The lack of noise is often the thing that wows experienced hams who have never really left their shack, those barely copyable signals suddenly pop right out and are a relatively easy copy.
I recently operated portable in the WAB 160m Phone contest and was very impressed to only have S2 of noise and mercifully no static crashes. I still wasn’t brave enough to turn on the pre-amp on top band though, just seems so wrong!
I was just routing for something in the shack and came across an unopened PW, still in its sealed cellophane bag. I sat down to give it a bit of a read and came across James’s article about portable operating! Great stuff, and fantastic photos too, really enjoyed it. Was the August 2016 PW.
We all have our individual approaches! Now for me the title would have a different emphasis, something like “Reasons to include ham radio in a day on the hills”. Ham radio is a nice bonus but it isn’t an essential for me, if it stays in the rucksack when I reach the summit I still regard the day as a success, and it has happened a few times! A huge wind chill factor on a snowy Place Fell, for instance, or horizontal knitting needles on Dale Head, then there was an impossible gale on Trum y Ddisgyl, all hugely enjoyable outings which made me feel thoroughly alive, but in my judgement not a time to get the rig out.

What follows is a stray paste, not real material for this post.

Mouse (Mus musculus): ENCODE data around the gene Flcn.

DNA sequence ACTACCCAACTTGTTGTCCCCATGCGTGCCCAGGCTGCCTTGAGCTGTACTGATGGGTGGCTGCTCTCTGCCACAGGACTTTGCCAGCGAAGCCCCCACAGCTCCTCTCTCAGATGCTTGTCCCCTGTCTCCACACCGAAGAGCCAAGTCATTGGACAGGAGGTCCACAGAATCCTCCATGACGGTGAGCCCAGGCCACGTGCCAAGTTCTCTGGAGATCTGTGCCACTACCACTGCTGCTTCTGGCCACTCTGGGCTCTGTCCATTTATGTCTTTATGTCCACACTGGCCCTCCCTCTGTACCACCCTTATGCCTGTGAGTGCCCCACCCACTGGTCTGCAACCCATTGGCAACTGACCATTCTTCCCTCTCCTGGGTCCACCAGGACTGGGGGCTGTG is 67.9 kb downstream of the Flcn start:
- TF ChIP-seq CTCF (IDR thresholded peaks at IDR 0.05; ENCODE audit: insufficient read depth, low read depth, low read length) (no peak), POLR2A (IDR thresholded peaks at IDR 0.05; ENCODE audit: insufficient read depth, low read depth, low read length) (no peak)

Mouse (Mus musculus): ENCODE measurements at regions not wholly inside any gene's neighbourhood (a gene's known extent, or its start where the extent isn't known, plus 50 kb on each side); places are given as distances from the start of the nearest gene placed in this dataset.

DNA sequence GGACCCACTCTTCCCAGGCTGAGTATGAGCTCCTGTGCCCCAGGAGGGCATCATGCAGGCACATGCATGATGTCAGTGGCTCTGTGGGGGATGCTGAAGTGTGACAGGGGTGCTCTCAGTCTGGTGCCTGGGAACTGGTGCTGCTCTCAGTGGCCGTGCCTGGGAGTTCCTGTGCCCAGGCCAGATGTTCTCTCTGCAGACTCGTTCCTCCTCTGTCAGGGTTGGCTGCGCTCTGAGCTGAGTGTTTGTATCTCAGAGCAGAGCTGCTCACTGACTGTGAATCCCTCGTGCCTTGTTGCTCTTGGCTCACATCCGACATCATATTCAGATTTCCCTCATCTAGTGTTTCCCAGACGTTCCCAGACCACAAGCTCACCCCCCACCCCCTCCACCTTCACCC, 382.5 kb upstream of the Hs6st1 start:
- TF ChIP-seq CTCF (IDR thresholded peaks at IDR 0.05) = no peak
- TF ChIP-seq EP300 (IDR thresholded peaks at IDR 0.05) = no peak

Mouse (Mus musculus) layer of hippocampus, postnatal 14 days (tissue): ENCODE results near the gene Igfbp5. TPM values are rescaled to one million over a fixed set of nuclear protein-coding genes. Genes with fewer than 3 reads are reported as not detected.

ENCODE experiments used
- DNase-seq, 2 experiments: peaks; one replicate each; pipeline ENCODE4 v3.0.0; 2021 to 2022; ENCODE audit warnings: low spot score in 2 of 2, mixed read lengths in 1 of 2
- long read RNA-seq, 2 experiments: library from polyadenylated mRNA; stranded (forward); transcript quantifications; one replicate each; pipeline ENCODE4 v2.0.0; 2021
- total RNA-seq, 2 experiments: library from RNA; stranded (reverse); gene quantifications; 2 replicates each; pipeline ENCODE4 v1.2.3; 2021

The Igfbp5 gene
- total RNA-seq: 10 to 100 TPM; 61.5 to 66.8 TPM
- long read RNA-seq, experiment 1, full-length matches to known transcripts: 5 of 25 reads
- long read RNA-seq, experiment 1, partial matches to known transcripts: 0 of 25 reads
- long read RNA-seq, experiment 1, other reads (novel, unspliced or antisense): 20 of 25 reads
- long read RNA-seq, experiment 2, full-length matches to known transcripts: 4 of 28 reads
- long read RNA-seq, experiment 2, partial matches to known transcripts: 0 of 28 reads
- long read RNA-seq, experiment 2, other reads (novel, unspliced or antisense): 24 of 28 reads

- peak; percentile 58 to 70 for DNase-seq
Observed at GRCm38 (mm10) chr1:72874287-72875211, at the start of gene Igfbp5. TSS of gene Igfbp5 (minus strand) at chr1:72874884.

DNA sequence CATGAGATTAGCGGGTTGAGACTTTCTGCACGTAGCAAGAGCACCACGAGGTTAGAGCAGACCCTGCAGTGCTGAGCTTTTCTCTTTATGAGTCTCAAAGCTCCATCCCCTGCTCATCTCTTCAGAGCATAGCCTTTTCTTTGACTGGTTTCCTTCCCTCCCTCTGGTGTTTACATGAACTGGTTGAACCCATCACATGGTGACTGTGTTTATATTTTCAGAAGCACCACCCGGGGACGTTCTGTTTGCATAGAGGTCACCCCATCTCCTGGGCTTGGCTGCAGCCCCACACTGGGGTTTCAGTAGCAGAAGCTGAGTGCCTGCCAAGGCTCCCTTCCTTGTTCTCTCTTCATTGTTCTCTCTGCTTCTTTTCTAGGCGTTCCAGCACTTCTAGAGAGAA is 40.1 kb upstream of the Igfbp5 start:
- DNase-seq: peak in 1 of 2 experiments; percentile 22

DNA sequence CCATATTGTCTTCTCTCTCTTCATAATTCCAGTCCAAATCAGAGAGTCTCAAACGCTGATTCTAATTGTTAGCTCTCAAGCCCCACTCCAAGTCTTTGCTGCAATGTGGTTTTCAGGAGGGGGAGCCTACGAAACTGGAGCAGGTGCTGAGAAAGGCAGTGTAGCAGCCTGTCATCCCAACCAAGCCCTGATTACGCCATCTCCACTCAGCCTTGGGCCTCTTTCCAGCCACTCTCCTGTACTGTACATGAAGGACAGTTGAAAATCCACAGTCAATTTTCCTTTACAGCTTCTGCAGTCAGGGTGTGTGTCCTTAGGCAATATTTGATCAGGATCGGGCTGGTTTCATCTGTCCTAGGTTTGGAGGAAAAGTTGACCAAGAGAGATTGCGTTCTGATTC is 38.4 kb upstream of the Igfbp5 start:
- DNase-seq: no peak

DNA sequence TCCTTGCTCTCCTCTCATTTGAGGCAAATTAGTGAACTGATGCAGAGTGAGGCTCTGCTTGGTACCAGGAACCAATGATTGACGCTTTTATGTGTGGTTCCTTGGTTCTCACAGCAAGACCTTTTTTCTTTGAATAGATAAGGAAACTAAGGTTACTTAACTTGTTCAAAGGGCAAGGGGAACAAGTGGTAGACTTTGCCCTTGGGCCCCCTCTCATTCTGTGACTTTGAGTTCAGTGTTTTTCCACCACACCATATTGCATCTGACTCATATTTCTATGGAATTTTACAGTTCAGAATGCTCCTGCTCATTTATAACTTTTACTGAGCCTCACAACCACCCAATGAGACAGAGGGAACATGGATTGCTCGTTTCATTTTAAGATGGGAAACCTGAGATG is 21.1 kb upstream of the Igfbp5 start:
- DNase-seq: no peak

Yours would be the title of a different thread Brian, as this thread, and the PW article referred to is most definitely about the benefits of going /P with AR, as opposed to operating from the home shack.
I’m not sure but I think you missed the point, Tom. For me and those like me the hill comes first, the ham radio is a pleasant but inessential little diversion.
Just like that, now add a force 8 wind and a horrendous wind chill factor and you can see why I touched the trig point, took a few photos, and headed back to that lovely hut at the roadside next to the Side Farm track!
Shandy? HOW DARE YOU, SIRRAH!!! My seconds will call on you.
But as I said last time you trotted out those epithets, I will wager that I have done more snow and ice work - on Scottish mountains at that - than you have. You learn quickly that there are times when discretion should be the ONLY part of valour, those that don’t learn this lesson tend to be carried down from their last climb.